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Realities versus Perceptions of the Job Market

Graduating students have unrealistic expectations regarding their post-graduation jobs, according to one survey.

Elizabeth Hoyt

May 09, 2013

Realities versus Perceptions of the Job Market
According to a survey, graduating students have unrealistic expectations regarding their post-graduation jobs. The students currently enrolled in college that are set to graduate in 2013, as reported by Accenture’s survey, over estimate the likelihood of gaining a well-paid, full-time position within their area of expertise. The survey was conducted by polling more than 1,000 students who are graduating this year in addition to nearly 1,000 students who graduated in 2011 and 2012 in order to get data on expectations of those out of college and those almost ready to graduate and compare the results. The survey found that those graduating this year had expectations that were far removed from the realities of the current job market. In other words, the survey compares those who know how the real world works because of experience versus those who think they know how the real world works but haven’t experienced it yet to find out for themselves. For example, 15 percent of those about to graduate in 2013 believed they’d make less than $25k per year, compared to 32 percent of 2011 and 2012 graduates who actually earn $25 or less annually. There’s also a difference in expectations of employment: nearly two-thirds of 2013 graduates expect to be employed full-time in their field post-graduation, while barely half of those who graduated in 2011 or 2012 have full-time jobs in their fields of study. There also seems to be a large amount of misunderstanding regarding the expectations of job training. More than three quarters of 2013’s graduates polled said they expected formal job training, however, less than half of 2011 and 2012 graduates reported actually receiving training in their first professional position. In terms of continuing schooling, less than a quarter of 2013 graduates believed they would need to pursue a graduate degree in order to further their careers, but 42 percent of the 2011 and 2012 graduates indicated they would need a graduate degree to do so. “A solution is sorely needed to bridge the disconnect between employers that are concerned about college graduates being unprepared for available jobs and the graduates who feel overqualified for them,” said the senior managing director of Accenture’s talent and organization practice, David Smith. This was in reference to the results, as indicated by the creators of the poll, which clearly show that employers need to reevaluate hiring and training programs, in addition to reassessing their partnerships with universities in order to help better prepare students for the job market.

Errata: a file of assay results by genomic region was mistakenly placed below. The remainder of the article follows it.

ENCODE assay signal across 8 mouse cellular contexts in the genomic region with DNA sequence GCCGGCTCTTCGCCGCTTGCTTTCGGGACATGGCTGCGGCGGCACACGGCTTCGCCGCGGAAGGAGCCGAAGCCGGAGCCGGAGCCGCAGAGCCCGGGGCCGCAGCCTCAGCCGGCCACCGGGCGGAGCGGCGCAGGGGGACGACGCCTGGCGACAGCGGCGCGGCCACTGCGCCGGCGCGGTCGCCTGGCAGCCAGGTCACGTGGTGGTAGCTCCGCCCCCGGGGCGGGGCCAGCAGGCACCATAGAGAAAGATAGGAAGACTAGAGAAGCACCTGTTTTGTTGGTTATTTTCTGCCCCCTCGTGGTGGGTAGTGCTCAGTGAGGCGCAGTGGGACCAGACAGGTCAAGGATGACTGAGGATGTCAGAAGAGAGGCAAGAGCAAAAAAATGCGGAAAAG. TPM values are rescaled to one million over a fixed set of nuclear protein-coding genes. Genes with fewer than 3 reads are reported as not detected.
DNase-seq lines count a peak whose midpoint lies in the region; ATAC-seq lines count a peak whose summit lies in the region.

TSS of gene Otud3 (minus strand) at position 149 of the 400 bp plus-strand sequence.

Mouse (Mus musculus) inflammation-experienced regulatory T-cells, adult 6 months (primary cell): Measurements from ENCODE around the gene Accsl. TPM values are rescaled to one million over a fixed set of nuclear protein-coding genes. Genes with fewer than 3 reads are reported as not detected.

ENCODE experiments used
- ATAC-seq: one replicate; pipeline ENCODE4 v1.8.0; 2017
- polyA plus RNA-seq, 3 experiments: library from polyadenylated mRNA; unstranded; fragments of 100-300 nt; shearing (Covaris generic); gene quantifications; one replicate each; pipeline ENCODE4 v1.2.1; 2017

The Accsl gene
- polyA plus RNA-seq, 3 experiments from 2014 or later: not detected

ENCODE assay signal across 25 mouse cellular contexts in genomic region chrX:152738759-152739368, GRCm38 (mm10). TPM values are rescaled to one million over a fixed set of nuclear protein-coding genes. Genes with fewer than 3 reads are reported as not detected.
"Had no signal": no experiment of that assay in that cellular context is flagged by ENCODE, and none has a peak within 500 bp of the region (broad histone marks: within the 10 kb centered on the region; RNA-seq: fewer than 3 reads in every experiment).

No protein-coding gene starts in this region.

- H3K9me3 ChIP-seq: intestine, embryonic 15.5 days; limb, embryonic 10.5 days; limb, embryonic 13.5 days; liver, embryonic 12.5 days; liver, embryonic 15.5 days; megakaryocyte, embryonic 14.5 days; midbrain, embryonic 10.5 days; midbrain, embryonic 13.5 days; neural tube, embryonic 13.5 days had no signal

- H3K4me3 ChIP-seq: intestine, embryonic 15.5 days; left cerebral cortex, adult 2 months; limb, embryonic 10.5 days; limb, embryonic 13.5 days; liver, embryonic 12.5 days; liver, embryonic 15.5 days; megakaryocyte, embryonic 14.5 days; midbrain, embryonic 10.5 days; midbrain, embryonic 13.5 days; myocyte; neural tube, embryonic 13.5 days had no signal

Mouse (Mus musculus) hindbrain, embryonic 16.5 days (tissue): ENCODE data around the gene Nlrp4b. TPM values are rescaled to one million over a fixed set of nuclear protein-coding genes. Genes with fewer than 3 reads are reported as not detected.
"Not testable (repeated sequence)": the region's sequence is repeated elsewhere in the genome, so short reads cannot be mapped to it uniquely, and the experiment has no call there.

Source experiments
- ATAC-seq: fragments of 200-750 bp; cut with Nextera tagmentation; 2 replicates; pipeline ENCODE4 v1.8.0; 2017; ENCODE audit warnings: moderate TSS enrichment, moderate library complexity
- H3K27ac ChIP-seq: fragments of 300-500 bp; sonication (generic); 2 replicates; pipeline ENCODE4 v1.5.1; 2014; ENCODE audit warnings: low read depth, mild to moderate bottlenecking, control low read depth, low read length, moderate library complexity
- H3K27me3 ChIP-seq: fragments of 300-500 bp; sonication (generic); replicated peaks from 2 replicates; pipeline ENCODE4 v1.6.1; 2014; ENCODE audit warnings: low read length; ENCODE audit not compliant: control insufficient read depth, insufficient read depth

What do you think could remedy the issues between potential employers and upcoming graduates?

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